Deutsche Börse opens doors to ‘dark pool’ Liquidnet
German exchange Deutsche Börse is to partner with well-known European dark pool Liquidnet, in a deal that turns the traditional animosity between exchanges and dark pools on its head.
Founded in November 2002, Liquidnet’s European business takes in trades from across the continent. Trades are anonymously matched, and execution is at the mid-point. Liquidnet built its reputation by appealing to the kind of long-term investors whose decisions to buy and sell are based on the long-term prospects of the companies they invest in, rather than split-second price differences between stocks.
Deutsche Börse’s deal with Liquidnet means that participants using the German equity exchange’s Xetra MidPoint service, which launched in 2008, will now be able to trade directly with the Liquidnet network of 700 asset management firms for the first time.
“Connecting Liquidnet provides our members the opportunity to execute block sized orders in a manner that serves the specific requirements of this segment, with all advantages of exchange trading via Xetra MidPoint,” said Martin Reck, cash market managing director at Deutsche Börse. “The block agent model offers access to considerably greater block liquidity for Xetra MidPoint execution, increasing execution probability for all Xetra participants.”
The deal reflects the deep divisions that have emerged in Europe’s trading landscape over the last decade, between long-term institutional investors on the one hand, and high-frequency traders on the other. Many traditional investors feel that they have been neglected by the big national exchanges in recent years, as those exchanges have sought to attract lucrative HFT flows by reducing latency and cutting away the more nuanced parts of their functionality.
While the result has been narrower spreads and, ostensibly at least, reduced cost of trading, average order sizes have fallen precipitously on the lit markets as many buy-side firms have realised that aggressive HFT strategies make trading in bulk a dangerous move. Widespread fears have been exacerbated by dubious practices such as quote-stuffing, in which an HFT firm tries to deliberately crash the market by overwhelming it with order messages.
Dark pools such as Liquidnet attempt to reverse the damage by uniting a community of users that want to trade in large sizes, away from the preying eyes of the HFTs. Liquidnet currently operates in Europe, the US and Asia, reaching 42 markets in total.
“This service won’t work for quick HFT – in fact, it’s for the exact opposite,” said Per Loven, head of international corporate strategy at Liquidnet. “However, we do believe we can give our members additional flow when we don’t have the institutional flow to match their orders. They can sit in the safe harbour of Liquidnet, and they don’t have to use the additional liquidity if they don’t want to.”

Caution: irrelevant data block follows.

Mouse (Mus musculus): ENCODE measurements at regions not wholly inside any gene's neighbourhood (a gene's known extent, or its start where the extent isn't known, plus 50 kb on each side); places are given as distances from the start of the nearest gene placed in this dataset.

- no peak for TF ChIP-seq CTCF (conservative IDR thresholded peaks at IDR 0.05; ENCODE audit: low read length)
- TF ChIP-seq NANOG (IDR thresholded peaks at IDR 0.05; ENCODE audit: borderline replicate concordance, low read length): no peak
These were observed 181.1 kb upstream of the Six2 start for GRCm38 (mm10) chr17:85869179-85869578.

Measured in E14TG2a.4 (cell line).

Liquidnet already has a similar agreement with Switzerland’s SIX Swiss Exchange. While Deutsche Börse has operated its own dark pool since 2008, some observers have pointed out that the activity it contains is characterised by the small average trade sizes seen on the lit market, and suggested that its crossing is not always at the mid-point. By contrast, Liquidnet distinguishes itself from lit markets by providing block trading, high-latency, premium pricing and crossing at the mid-point – all characteristics that are the opposite of what a typical HFT wants, according to Loven.
“We believe that if you are going to trade in the dark, you should offer price improvement, and transactions in larger sizes,” he said. “We have learned things over the last two years since we launched the partnership with SIX Swiss Exchange, and we will apply that to both the Swiss Liquidnet Service and Deutsche Börse to give our customers an even better deal.”
All German shares that can be settled via a central counterparty can be traded on the new service, including the DAX, MDAX, TecDAX and SDAX indices, as well as other small and mid-cap stocks.
The agreement with Liquidnet also broadens the opportunities available at both Deutsche Börse and the Swiss exchange, giving access to shares listed in Austria, Belgium, Denmark, Finland, France, Germany, Netherlands, Portugal, Sweden and the United Kingdom as well as to domestic issues.
“We have long championed borderless equity trading by opening up investment opportunities for our members in markets where they can create value and improve their investment performance,” added Mark Pumfrey, head of EMEA at Liquidnet. “When combined with an average execution size of €1.1 million on our platform, the Xetra MidPoint liquidity will significantly enhance institutional block trading in German stocks. We believe this cooperation will make trading of these stocks more efficient, drive performance, and lead to an increase in foreign institutional investment.”